Can Amazon and Apple Gain a Foothold in Gaming?

While both companies work to bring video games to their set-top boxes, developers pur time and resources into making games for Ouya.

Jul 1, 2014 at 10:00AM

Developers who might have been recruited to help (NASDAQ:AMZN) and Apple (NASDAQ:AAPL) add games to their cheap set-top boxes may already be committed to Ouya, Senior Tech Specialist Tim Beyers says in the following video.

Ouya's tiny $99 Android-powered console, designed to hook up to any TV, started shipping a year ago. More than 840 games are available to players today, up from 170 at launch and 575 at the beginning of 2014. Some 36,000 developers have signed up to write code for the console, with another 1,000 joining every month, TechCrunch reported.

Tim says that's bad news for Amazon and Apple, which are in the process of adding games to their own set-top boxes even as Microsoft and Sony rush to add original programming to the Xbox One and PS4. Both companies need developer support to establish desirable game libraries as the lines that separate a console from a set-top box blur and the market converges.

How quickly the shift takes place is anyone's guess, though the introduction of 'microconsoles' such as the Ouya and Fire TV appear to be playing a role. How so? They don't take discs, relying instead on streaming or digital download. IDC expects rising digital revenue to mostly offset a 45% drop in sales  of console game discs over the next several years.

Naturally, Amazon and Apple want to capture the bulk of those sales but they'll have to compete with Ouya to gain share. And to do that, they'll need developers writing new and exclusive games to drive sales. Can investors bank on that possibility? Not yet, Tim says. Ouya has too much momentum plus an open system that includes all the tools necessary to create and test code.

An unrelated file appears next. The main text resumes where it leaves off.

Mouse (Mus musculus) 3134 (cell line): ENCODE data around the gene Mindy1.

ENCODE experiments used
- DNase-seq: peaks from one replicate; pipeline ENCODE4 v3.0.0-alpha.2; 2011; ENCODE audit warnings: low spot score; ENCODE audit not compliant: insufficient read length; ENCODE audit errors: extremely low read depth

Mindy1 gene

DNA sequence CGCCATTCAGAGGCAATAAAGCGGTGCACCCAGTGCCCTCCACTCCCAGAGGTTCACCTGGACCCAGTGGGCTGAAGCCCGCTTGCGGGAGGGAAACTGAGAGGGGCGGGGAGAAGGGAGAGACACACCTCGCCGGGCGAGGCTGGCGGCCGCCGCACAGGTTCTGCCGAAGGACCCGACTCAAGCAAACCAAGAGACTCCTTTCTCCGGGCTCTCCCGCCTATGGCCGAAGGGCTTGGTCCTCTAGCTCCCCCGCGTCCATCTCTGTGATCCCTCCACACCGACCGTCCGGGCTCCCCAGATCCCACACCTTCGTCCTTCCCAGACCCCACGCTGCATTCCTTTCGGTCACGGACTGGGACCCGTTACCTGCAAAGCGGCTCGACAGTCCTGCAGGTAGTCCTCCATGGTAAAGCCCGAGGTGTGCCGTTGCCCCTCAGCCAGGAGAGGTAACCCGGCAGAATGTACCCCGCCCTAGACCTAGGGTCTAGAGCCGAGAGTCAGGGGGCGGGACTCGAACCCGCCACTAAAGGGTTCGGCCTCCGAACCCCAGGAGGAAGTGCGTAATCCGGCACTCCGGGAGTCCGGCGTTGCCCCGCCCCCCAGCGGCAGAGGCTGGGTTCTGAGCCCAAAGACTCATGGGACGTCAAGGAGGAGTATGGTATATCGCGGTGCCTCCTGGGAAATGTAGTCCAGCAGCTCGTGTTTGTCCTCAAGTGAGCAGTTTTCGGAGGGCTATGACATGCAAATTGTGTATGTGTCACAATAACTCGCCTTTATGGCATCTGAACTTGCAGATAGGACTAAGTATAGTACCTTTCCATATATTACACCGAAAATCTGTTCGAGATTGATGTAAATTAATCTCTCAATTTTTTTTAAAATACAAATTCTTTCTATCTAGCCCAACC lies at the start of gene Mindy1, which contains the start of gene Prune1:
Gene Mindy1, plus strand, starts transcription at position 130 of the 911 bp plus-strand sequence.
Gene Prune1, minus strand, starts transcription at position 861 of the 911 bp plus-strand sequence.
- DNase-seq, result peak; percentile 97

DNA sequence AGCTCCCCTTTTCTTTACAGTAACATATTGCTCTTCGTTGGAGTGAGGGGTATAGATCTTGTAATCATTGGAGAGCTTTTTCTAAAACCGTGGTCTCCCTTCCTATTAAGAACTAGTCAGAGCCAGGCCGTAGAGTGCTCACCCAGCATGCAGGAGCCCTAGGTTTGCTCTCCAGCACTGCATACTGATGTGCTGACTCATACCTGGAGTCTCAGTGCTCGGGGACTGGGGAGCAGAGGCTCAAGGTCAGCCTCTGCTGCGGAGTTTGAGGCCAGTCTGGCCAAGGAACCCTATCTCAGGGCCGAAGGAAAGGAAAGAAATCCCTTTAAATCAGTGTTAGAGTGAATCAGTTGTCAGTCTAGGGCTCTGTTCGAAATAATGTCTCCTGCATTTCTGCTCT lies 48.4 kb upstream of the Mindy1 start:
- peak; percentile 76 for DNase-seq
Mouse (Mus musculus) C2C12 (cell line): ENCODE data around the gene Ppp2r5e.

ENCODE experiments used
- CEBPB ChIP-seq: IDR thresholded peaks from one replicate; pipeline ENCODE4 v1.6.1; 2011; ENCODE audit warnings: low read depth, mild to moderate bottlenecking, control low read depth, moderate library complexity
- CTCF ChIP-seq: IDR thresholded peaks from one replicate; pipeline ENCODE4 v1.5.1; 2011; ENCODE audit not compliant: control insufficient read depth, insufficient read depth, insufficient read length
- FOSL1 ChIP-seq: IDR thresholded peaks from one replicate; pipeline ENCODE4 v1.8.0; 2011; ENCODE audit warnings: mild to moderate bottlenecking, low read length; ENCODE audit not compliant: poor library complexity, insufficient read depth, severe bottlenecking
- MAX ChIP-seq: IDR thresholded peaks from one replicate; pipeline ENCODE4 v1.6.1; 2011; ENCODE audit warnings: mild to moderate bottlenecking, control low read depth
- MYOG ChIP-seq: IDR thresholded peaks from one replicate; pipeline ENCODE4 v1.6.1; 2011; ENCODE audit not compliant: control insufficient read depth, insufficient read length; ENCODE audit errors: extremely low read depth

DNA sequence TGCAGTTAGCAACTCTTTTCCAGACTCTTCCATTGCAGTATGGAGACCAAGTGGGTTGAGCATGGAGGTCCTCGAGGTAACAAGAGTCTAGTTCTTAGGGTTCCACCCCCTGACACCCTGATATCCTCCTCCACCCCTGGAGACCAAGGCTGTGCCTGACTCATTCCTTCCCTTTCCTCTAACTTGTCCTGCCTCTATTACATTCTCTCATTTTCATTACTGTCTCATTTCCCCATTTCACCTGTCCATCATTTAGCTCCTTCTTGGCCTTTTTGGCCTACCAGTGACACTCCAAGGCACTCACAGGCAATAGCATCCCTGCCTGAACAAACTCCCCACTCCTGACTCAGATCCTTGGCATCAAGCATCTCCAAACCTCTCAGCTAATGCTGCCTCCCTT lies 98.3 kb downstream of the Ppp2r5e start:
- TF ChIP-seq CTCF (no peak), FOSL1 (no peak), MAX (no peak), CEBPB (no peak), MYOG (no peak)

For now, Tim says the best thing shareholders can do is be on the lookout for announcements from major game publishers. If they start agreeing to either port major titles or develop new ones for Apple TV and Fire TV, it could signal a catalyst in the making.

Now it's your turn to weigh in. Have you tried the Ouya console? Would you consider Apple TV or Fire TV instead? Please watch the video to get the full story and then leave a comment to let us know your take on the key players in the market for video game consoles.

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Tim Beyers is a member of the Motley Fool Rule Breakers stock-picking team and the Motley Fool Supernova Odyssey I mission. He owned shares of Apple at the time of publication. Check out Tim's web home and portfolio holdings or connect with him on Google+Tumblr, or Twitter, where he goes by @milehighfool. You can also get his insights delivered directly to your RSS reader.

The Motley Fool recommends and owns shares of and Apple. It owns shares of Microsoft. Try any of our Foolish newsletter services free for 30 days. We Fools may not all hold the same opinions, but we all believe that considering a diverse range of insights makes us better investors. The Motley Fool has a disclosure policy.

A Financial Plan on an Index Card

Keeping it simple.

Aug 7, 2015 at 11:26AM

Two years ago, University of Chicago professor Harold Pollack wrote his entire financial plan on an index card.

It blew up. People loved the idea. Financial advice is often intentionally complicated. Obscurity lets advisors charge higher fees. But the most important parts are painfully simple. Here's how Pollack put it:

The card came out of chat I had regarding what I view as the financial industry's basic dilemma: The best investment advice fits on an index card. A commenter asked for the actual index card. Although I was originally speaking in metaphor, I grabbed a pen and one of my daughter's note cards, scribbled this out in maybe three minutes, snapped a picture with my iPhone, and the rest was history.

More advisors and investors caught onto the idea and started writing their own financial plans on a single index card.

I love the exercise, because it makes you think about what's important and forces you to be succinct.

So, here's my index-card financial plan:


Everything else is details. 

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